One overlooked chapter in the story of our food is the role of fat. On one hand, dietary fats have played a pretty ominous part in our recent history: Heart disease. High cholesterol. Metabolic syndrome. Saturated fats proliferate in many of the foods we eat, even now that their adverse health effects are known. On the other hand, a different kind of fat, essential omega-3 fats, quietly disappeared from our diets without anyone really knowing they were there to begin with.

The short of it is that we’re eating way too much meat and foods filled with seed oils, and not enough (or not the right) fish. This imbalance has less to do with conscious food choices than it does with changes to the agriculture, livestock and seafood industries over the past 50 years. But first, let’s talk about the fish you’re not eating.

Go wild with fish

Until recently, nearly all the fish we ate was taken from the wild, where the smallest fish consume microalgae, nature’s original source of marine omega-3 fats. Larger fish eat those small fish, getting all the omega-3 fats of their prey. This process works its way up the food chain until it lands on your plate as a delicious fillet of sockeye salmon. But increasingly, you have to seek out “wild-caught” fish. The alternative is farmed fish that are raised on fishmeal which is devoid of omega-3s. Plus, wild-caught fish costs more. So people eat less wild fish, and get fewer essential omega-3 fats.

Before wild fish became pricey, meat became cheaper, as economies of scale turned pasture-raised cows into grain-fed cattle. Similar to farmed fish, these livestock get far fewer omega-3 fats than they would by eating their natural diet of grass, and much more of another essential fat, omega-6, which is found in the grain and corn diets of feedlot cattle. Add to this change in the fat composition of meats the proliferation of seed oils in just about everything else we eat—dressings, processed foods, cooking oils, you name it—and you wind up with an abundance of omega-6 and a dearth of omega-3. A big fat mess, so to speak.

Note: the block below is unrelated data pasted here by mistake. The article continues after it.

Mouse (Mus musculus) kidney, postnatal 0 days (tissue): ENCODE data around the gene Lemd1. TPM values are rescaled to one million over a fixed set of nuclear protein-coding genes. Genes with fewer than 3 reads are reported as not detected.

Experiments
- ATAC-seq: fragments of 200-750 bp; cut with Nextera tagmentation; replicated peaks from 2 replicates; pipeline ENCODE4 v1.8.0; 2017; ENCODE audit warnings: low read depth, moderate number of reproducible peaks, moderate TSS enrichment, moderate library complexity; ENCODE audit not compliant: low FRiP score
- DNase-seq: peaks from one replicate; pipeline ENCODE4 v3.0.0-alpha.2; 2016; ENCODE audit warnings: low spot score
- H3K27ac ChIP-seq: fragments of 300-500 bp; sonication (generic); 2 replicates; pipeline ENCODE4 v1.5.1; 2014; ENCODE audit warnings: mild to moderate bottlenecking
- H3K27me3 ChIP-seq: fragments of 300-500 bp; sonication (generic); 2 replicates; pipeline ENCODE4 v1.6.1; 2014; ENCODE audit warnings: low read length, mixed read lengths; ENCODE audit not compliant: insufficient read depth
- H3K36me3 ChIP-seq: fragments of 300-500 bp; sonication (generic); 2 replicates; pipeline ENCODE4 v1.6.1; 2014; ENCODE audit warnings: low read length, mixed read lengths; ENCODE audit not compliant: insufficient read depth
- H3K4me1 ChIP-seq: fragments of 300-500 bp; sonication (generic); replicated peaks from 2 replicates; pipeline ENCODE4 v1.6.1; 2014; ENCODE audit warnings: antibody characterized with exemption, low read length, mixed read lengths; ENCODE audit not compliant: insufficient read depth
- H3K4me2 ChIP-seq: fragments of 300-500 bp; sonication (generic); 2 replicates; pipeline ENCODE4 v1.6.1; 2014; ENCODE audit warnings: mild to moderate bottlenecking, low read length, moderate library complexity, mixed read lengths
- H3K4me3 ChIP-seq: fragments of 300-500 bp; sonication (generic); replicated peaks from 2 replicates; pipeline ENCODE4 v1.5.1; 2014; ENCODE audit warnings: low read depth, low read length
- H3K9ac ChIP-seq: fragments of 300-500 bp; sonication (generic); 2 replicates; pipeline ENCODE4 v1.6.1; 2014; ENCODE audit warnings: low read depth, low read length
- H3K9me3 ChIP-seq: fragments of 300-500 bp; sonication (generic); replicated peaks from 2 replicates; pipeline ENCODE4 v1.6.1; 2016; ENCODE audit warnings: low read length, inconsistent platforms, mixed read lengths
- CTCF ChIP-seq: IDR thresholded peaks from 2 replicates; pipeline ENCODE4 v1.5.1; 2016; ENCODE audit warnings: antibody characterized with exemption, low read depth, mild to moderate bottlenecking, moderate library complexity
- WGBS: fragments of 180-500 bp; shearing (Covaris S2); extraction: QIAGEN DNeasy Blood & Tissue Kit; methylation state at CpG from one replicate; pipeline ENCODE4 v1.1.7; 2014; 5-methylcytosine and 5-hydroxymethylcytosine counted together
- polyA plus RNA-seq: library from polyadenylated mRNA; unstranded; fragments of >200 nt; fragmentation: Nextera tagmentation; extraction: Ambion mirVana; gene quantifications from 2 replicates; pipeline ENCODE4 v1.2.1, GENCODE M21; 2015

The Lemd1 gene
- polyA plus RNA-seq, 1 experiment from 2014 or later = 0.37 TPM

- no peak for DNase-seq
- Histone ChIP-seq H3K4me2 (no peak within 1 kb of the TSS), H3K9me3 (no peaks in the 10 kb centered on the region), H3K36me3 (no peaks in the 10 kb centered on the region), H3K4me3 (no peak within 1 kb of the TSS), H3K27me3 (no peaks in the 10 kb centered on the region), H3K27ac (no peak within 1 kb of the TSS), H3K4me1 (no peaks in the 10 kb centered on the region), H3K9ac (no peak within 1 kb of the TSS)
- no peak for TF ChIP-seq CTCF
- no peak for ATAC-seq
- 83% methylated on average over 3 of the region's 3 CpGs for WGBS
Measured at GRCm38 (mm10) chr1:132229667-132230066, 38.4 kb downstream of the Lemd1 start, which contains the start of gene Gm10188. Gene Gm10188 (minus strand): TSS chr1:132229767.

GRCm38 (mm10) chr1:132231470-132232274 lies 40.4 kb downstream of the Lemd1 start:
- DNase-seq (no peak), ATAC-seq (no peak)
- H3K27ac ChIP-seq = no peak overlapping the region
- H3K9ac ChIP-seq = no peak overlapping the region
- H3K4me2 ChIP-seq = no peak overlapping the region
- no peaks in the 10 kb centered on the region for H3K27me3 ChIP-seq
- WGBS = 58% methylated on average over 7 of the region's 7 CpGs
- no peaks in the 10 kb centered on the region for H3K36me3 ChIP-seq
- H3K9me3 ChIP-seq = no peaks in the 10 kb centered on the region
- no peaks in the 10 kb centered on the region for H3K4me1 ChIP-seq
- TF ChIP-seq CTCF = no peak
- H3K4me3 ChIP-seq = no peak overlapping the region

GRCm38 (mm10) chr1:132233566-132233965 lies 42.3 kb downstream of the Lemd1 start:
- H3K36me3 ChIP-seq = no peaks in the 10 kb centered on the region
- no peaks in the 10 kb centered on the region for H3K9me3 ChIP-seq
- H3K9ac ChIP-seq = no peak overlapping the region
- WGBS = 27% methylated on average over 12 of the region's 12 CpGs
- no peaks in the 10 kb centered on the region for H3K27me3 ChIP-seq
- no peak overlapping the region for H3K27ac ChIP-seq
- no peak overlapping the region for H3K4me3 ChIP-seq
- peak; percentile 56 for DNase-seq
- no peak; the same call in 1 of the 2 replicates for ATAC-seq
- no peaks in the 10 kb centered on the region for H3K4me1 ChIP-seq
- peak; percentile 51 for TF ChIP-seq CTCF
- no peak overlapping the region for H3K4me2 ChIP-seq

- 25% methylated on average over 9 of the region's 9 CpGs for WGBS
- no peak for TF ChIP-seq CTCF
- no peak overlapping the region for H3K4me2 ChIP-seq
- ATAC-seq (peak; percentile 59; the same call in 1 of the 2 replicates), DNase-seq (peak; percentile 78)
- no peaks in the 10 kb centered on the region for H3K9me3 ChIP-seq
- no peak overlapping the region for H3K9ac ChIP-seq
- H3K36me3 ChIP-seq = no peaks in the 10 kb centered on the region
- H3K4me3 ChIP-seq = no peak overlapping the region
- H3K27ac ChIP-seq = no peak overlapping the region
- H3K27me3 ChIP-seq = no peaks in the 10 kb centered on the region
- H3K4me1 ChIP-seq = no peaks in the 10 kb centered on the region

It seems that the obvious answer is to eat more wild-caught fish, and greens, but that’s just half of the solution. It’s true that we all need to consume more omega-3s, but we also need to radically cut back on sources of omega-6 to balance our intake of essential fats. Here’s why: Omega-3 and omega-6 fats both reside in cell membranes where they perform a variety of functions that are vital to health. But space in cell membranes is limited, and with so much omega-6 in our bloodstreams, it has a much better chance than omega-3 of getting incorporated into cells simply because it’s more prevalent.

Supplement with Omega-3s

Until the 1970s, few people outside of Scandinavia recognized the health benefits of omega-3 fish oil. Today, over 8,000 clinical studies have documented omega-3s’ effects on health, yet Americans remain woefully undernourished in these fats. At least 90 percent of Americans are deficient, according to a 2015 report issued by the USDA’s Dietary Guidelines Committee.

Although we now know how important omega-3s are, we have a tougher and tougher time getting them into our diets. One sure way to get more is to supplement with a high-quality fish or algae oil. Both of these sources naturally contain the long-chain marine omega-3 fats that are essential for health. Supplementing also ensures a consistent daily intake, even when you eat a few healthy servings of wild-caught fish each week.

[article reposted with permission from developinghealthyhabits.com]

fish , omega-3 , fats , health , wellness